“The agency stands ready to confront the problems that occurred, hold accountable those who acted inappropriately, be open about what happened and permanently fix these problems so that such missteps do not occur again,” Werfel told a House Appropriations subcommittee.
“It seems we have a new misstep every day at the IRS,” said Representative Hal Rogers, a Kentucky Republican and chairman of the full appropriations committee. “I’m very troubled at what may come to light next.”
Rogers said Congress may further restrict the IRS’s funding with fresh constraints.
The committee released excerpts from bipartisan transcribed interviews between Committee Investigators and Cincinnati IRS employees. In these interviews, Cincinnati IRS employees rejected the White House’s claim that the targeting was merely work of “rogue” agents and say targeting of conservative political groups came from Washington, D.C.
“As late as last week, the administration was still trying to say the [IRS targeting scandal] was from a few rogue agents in Cincinnati, when in fact the indication is that they were directly being ordered from Washington,” Issa told CNN’s “State of the Union” program on Sunday.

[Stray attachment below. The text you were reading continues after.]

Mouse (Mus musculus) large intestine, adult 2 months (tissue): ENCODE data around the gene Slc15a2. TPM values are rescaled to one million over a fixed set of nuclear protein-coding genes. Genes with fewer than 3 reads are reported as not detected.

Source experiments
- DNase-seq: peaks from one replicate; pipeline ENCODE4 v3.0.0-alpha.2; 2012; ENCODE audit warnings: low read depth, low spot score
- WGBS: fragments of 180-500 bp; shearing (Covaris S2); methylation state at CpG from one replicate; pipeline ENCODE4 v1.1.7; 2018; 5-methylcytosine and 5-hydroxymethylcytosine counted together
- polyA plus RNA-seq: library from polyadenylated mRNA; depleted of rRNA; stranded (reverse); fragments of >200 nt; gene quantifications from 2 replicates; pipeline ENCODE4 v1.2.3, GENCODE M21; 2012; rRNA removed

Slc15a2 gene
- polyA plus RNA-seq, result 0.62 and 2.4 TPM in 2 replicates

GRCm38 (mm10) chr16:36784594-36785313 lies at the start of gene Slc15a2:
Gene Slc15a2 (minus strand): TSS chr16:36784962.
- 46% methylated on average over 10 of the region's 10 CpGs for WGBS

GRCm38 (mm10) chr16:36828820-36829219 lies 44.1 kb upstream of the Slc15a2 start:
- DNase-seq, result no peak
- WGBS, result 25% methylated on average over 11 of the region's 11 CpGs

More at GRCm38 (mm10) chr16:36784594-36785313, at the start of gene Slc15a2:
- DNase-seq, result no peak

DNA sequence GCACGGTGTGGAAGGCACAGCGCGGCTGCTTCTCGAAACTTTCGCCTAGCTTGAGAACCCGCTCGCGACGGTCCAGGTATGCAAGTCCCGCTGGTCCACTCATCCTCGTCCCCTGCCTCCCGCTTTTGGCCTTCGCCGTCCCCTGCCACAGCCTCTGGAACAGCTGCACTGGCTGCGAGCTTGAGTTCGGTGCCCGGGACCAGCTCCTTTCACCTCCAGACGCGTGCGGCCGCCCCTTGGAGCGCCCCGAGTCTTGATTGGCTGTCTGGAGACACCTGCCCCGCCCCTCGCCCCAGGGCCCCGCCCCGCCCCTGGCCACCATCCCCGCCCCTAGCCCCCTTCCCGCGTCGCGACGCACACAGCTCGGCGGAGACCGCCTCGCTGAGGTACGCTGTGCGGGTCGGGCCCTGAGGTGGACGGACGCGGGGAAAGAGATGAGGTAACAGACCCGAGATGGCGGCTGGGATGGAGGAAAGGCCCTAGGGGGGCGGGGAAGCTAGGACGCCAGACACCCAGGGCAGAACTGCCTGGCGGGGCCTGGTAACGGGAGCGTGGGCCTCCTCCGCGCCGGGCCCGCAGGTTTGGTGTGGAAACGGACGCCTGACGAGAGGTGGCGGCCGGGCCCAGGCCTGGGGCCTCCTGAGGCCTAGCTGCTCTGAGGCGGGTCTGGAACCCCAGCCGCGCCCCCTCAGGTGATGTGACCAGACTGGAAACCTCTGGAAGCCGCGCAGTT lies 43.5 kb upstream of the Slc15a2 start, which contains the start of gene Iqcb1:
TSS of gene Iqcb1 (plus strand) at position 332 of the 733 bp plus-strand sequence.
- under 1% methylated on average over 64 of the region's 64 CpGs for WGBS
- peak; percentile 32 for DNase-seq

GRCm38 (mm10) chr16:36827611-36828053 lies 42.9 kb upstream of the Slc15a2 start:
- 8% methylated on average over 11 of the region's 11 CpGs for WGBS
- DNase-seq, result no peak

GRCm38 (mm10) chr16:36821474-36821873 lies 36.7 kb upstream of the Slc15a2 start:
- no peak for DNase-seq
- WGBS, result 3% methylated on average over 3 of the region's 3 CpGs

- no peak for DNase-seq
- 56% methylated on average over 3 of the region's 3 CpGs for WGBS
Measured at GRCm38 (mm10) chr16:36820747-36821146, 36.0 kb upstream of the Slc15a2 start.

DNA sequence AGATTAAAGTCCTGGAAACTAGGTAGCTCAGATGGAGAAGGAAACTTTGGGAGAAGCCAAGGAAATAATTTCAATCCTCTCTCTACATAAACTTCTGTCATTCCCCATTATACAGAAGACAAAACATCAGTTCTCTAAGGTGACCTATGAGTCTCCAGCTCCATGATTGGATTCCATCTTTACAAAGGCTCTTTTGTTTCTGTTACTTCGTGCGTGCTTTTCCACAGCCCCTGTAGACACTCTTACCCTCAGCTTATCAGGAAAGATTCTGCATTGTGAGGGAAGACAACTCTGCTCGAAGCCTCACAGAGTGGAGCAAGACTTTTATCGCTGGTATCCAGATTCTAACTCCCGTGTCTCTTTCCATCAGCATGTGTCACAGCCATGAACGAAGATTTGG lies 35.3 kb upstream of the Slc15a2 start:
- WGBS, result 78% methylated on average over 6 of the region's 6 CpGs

In addition to the two hearings scheduled this week by the House Appropriations Committee and the House Oversight and Government Reform Committee he House Ways and Means Committee also plans to hold a hearing Tuesday in which lawmakers will hear from representatives of some of the conservative groups that had their tax-exempt status applications scrutinized by the IRS’s Exempt Organizations division.